Today, Sunday, begins the second week of Advent. If you are someone who lights the candles of an Advent wreath, you know that today we light a purple candle, sometimes called the Bethlehem candle or the candle of preparation.

Bethlehem. The place where God entered the world. The place where a teenaged girl and her husband-to-be searched through darkened streets bone weary tired for a place to spend the night. The place of shepherds and angels and mangers and good news and glad tidings.

The place of redemption. And reconciliation.

The place of God with us.


This afternoon, my almost-six-year-old heard a song that referred to Bethlehem and Jesus.

“Mama,” she begins, “why was Jesus in Bethlehem?”

“Because that is where he was born.”

“Jesus was born in Bethlehem?” she asks.

“Yes. Just like you were born in Cincinnati and your sister was born in Pawtucket.”

“Why was he born in Bethlehem,” she asks again and I smile. She no longer asks why he was born, instead she asks why there.

She has already concluded for herself that because Jesus is God that Jesus sent himself to be born.

She has already acknowledged that Jesus lives in our hearts.

She has already begun to understand that Jesus still loves her even when she isn’t quite so nice to her little sister; that he doesn’t vacate her heart because of what she does, but that he loves her because of who she is.

To this sweet little girl, Bethlehem could just as easily been one town over from us. She is fascinated by the story of his coming. She is delighted in him.

“Christmas really begins with Jesus,” she tells me tonight as we arranged the pieces of our nativity set. “And Christmas is about sharing.”

That God uses the heart and the words of my little girl to speak truth to my heart never comes without awe from me. Those words of truth remind, convict and encourage.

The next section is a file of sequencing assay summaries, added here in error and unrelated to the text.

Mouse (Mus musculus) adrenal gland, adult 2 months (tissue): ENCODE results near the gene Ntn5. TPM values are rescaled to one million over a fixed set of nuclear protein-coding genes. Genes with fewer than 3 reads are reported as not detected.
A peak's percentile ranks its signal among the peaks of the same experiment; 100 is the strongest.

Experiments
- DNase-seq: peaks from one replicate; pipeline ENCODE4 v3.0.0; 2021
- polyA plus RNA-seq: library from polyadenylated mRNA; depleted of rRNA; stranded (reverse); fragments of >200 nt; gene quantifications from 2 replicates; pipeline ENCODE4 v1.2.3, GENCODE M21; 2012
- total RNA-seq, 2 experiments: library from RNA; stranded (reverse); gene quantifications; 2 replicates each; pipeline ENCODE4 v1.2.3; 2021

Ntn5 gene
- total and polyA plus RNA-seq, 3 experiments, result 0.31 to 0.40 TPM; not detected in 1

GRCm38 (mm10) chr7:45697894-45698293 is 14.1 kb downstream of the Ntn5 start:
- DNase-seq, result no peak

They remind me that my heart is Bethlehem this Christmas; it’s where the good news and glad tidings overflow in anticipation of celebrating a baby’s birth.

They convict me that even when I worry about gifts and wrappings and cluttered spaces, those are not nearly as important as the people with whom I get to celebrate Christmas.

They encourage me to prepare my heart, not just my home, for Christmas.

And so I pause, in the moments after the nativity is arranged and the girls are standing looking into the stable at the baby Jesus, and I whisper a prayer of thanksgiving for where I am, for who I am with this Christmas, especially my husband, and for who I am becoming.

O Little Town of Bethlehem

O little town of Bethlehem,
How still we see thee lie!
Above thy deep and dreamless sleep
The silent stars go by.
Yet in thy dark streets shineth
The everlasting Light;
The hopes and fears of all the years
Are met in thee to-night.

O morning stars, together
Proclaim the holy birth!
And praises sing to God the King,
And peace to men on earth.
For Christ is born of Mary
And gathered all above,
While mortals sleep the Angels keep
Their watch of wondering love.

How silently, how silently,
The wondrous gift is given;
So God imparts to human hearts
The blessings of His Heaven.
No ear may hear His coming,
But in this world of sin,
Where meek souls will receive Him still,
The dear Christ enters in.

Where children pure and happy
Pray to the blessed Child,
Where misery cries out to Thee,
Son of the Mother mild;
Where Charity stands watching
And Faith holds wide the door,
The dark night wakes, the glory breaks,
And Christmas comes once more.

O holy Child of Bethlehem,
Descend to us, we pray!
Cast out our sin and enter in,
Be born in us to-day.
We hear the Christmas angels,
The great glad tidings tell;
O come to us, abide with us,
Our Lord Emmanuel!


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